Hong Kong Monetary Authority
The Hong Kong Monetary Authority (HKMA) was established in April 1993 by merging the Office of the Exchange Fund with the Office of the Commissioner of Banking. The HKMA is responsible for maintaining monetary and banking stability, including maintaining currency stability within the framework of the Linked Exchange Rate system under which the Hong Kong dollar is pegged to the US dollar.
Hot money pushes up Hong Kong stocks to 15-month high
Hong Kong stocks hit a 15-month high yesterday, breaching the 22,000 level for the first time in 15 months as investors were cheered by positive data from the US and the mainland.
The Hong Kong Monetary Authority (HKMA), the city's de facto central bank, stepped into the money market for the 10th time over the past two weeks as hot money continued to flow into the city. The HKMA sold a total of HK$5.04 billion in Hong Kong dollars yesterday in the latest move to stabilise the currency.
The benchmark Hang Seng Index closed 289.46 points, or 1.33 per cent, higher at 22,111.33, the highest figure since August 2 last year.
The Hang Seng China Enterprises Index (HSCEI), which tracks the performance of Hong Kong-listed mainland firms, added 132.52 points, or 1.24 per cent, to finish at 10,833.73. The mainland's official Purchasing Managers Index on Thursday showed factories were back in expansionary mode for the first time since May this year.
"People were not as bearish as they were in the middle of the year because China is stabilising. The worst is over," said Vincent Chan, Credit Suisse's China equity strategist. He said the HSCEI had the potential to test 12,000 in the months ahead, with mainland firms to outperform the benchmark HSI on valuation.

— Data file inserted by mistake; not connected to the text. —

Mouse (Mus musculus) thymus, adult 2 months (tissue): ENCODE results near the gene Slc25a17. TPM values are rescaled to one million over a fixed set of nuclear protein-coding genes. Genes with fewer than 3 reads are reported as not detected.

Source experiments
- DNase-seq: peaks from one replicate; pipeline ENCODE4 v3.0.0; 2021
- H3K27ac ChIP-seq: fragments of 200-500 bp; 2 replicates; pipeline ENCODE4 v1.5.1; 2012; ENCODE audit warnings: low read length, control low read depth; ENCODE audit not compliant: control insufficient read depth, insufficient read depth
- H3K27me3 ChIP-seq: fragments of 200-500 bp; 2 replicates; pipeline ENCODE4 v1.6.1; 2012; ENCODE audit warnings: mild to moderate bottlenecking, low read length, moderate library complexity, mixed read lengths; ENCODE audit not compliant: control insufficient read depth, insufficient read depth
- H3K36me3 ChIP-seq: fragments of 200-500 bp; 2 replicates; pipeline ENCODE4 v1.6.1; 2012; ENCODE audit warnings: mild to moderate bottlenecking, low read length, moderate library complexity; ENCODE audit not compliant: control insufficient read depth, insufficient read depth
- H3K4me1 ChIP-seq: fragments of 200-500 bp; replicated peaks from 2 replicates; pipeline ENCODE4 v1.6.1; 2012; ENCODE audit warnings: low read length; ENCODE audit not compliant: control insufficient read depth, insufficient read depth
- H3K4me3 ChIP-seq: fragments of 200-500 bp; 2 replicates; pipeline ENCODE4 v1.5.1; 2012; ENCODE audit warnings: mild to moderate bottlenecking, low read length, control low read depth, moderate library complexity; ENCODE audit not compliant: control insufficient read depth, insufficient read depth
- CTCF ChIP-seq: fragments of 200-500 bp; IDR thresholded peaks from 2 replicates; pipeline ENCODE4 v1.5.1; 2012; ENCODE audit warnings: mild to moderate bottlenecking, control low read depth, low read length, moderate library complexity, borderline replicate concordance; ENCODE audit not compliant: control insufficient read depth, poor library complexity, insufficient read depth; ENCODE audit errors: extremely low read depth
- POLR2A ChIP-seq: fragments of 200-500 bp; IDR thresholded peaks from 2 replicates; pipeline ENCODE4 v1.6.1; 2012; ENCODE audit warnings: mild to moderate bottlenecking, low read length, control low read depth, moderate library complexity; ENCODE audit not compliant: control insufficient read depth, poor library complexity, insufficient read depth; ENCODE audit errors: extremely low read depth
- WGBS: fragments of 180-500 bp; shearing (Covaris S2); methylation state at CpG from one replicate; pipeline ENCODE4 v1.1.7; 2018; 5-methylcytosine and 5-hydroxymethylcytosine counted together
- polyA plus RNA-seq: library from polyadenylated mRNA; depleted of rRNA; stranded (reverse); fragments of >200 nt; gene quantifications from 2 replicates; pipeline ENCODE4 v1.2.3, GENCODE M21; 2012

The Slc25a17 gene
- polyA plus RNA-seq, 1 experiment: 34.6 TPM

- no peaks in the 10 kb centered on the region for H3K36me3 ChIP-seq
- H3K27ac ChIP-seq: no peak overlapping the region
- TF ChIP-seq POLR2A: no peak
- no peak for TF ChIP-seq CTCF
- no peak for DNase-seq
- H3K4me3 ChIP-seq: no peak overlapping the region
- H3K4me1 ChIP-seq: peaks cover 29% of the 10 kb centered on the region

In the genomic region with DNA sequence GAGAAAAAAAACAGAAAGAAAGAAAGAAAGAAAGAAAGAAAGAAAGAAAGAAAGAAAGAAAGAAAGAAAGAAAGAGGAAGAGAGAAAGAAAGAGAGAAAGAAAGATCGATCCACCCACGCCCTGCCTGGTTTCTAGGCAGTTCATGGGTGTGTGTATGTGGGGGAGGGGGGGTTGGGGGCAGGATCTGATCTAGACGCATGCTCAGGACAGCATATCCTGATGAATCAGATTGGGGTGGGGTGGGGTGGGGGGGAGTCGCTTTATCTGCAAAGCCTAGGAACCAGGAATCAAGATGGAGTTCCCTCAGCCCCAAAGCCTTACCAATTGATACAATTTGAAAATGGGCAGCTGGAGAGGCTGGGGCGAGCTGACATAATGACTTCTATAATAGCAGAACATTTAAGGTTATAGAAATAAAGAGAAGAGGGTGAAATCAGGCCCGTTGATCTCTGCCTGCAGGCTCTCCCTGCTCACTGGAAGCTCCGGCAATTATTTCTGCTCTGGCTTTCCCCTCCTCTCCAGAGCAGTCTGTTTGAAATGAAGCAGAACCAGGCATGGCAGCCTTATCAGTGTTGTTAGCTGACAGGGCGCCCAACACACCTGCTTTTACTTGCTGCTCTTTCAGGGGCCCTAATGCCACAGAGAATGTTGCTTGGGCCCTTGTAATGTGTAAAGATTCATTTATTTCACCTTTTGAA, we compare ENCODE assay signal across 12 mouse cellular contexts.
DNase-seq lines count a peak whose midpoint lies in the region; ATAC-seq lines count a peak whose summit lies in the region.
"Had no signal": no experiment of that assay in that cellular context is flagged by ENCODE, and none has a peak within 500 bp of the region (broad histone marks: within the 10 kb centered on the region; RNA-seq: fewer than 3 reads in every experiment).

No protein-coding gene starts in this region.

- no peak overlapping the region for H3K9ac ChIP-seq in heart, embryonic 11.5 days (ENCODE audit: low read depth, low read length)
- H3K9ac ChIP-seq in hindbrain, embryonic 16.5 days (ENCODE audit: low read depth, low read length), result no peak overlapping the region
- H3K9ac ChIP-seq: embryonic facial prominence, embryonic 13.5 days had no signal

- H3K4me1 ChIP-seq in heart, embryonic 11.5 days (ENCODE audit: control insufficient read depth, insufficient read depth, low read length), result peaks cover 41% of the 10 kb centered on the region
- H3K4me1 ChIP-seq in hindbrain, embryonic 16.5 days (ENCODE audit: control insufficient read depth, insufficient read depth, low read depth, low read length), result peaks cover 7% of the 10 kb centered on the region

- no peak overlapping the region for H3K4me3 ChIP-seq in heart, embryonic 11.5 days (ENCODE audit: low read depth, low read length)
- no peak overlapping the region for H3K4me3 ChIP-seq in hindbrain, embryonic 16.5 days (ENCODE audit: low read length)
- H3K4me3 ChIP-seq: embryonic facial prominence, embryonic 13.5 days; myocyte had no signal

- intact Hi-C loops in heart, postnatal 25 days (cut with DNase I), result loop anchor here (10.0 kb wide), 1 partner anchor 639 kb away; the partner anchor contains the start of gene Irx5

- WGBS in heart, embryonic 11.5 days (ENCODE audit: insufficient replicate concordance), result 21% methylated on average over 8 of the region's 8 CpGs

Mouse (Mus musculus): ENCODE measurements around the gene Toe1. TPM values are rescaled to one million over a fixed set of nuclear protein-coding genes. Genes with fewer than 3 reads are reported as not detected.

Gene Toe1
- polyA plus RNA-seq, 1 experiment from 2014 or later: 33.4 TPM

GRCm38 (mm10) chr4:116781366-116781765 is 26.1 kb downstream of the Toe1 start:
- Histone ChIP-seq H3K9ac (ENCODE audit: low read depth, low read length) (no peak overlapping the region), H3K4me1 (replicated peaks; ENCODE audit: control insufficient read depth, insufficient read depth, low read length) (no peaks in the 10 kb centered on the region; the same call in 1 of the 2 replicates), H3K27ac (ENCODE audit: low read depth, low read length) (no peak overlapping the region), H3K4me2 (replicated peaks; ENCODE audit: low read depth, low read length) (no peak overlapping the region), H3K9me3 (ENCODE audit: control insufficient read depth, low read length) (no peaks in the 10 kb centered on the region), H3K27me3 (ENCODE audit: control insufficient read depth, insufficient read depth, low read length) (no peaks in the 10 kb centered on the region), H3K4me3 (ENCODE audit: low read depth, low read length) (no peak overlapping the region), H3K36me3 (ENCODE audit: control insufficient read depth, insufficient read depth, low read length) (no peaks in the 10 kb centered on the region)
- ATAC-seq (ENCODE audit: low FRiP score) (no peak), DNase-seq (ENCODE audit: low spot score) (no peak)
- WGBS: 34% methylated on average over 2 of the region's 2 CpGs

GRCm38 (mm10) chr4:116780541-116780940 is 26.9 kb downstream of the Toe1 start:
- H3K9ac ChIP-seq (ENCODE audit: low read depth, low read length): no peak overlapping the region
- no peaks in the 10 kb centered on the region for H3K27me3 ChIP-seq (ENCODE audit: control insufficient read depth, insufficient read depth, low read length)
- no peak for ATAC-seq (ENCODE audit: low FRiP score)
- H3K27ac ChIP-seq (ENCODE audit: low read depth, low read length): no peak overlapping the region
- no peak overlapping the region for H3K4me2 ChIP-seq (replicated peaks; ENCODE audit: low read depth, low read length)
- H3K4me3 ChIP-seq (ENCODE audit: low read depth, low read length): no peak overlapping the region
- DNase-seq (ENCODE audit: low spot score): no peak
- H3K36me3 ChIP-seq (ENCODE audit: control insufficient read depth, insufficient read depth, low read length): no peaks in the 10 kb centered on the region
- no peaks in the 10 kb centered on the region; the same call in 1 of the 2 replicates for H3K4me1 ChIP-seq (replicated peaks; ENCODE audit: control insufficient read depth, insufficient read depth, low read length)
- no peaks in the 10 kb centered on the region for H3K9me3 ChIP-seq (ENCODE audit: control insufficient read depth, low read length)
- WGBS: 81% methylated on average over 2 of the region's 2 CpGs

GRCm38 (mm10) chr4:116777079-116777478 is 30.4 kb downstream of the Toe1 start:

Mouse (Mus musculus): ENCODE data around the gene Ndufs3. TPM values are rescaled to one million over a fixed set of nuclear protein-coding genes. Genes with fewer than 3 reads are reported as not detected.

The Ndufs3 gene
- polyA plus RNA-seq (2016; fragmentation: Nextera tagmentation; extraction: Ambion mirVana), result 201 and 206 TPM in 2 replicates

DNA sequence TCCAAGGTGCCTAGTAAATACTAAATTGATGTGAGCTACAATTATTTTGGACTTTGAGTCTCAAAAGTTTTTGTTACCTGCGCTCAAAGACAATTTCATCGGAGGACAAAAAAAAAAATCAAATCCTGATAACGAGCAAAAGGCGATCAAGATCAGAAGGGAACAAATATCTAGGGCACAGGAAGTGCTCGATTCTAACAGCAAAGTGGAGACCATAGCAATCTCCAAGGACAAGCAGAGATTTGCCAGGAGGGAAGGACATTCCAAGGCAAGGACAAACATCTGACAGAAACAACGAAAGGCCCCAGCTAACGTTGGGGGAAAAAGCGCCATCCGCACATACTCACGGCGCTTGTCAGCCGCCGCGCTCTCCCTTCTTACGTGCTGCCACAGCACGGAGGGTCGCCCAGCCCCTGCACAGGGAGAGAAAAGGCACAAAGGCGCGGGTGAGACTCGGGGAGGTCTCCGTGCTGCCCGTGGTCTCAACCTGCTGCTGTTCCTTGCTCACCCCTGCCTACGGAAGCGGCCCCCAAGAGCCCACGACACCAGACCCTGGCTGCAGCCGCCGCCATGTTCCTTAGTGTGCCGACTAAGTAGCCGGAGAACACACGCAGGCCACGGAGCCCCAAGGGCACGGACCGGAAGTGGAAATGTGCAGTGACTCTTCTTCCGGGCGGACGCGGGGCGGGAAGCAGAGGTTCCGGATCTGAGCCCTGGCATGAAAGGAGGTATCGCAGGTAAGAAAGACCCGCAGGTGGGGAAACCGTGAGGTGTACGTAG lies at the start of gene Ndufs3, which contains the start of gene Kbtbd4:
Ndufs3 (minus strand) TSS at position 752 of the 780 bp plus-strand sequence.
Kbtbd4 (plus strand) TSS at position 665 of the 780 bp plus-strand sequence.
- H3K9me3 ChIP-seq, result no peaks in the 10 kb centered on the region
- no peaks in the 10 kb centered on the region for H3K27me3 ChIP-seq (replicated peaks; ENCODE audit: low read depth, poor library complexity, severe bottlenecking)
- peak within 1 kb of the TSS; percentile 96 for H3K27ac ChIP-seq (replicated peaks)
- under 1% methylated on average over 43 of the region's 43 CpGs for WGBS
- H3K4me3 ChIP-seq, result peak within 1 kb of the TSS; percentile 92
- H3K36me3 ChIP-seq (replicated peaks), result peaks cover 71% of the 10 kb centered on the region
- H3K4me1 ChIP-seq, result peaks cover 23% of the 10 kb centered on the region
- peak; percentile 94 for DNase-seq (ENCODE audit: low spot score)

Investors were also upbeat about fresh US economic data. The Labour Department said 171,000 new jobs were added last month - well above expectations. And US consumer confidence jumped to its highest level in more than four years, the Conference Board said.
Daily turnover yesterday of HK$70.12 billion was the highest since October 18, compared with a year-to-date average of around HK$53 billion, a sign that abundant liquidity buoyed by consistent hot money inflows are building positions in equities.
Yet Chan is conservative about the impact of hot money inflows on equity prices in Hong Kong. He said: "Although the situation is improving, foreign investors are no longer as bullish on China as they were when QE 2 was launched in 2009. Some were still quite conservative on the China story due to shadow banking, unclear political signals and social stability issues."
Macau casino operators made gains after the city's gambling revenue hit a record high last month. Sands China gained 6.33 per cent to finish at HK$31.9 and SJM Holdings added 6.11 per cent to HK$18.06.
Meanwhile, retail stocks gained momentum after the city's September retail sales posted better-than-expected 9.4 per cent growth to HK$34.1 billion. Jeweller Chow Tai Fook surged as much as 9.6 per cent to finish at HK$10.58, while Hengdeli Holdings jumped 9.6 per cent to close at HK$2.86.
Morgan Stanley analyst Denise Yam wrote in a note: "We expect retail sales growth to remain largely stable for the remainder of this year, averaging slightly less than 10 per cent for the full year."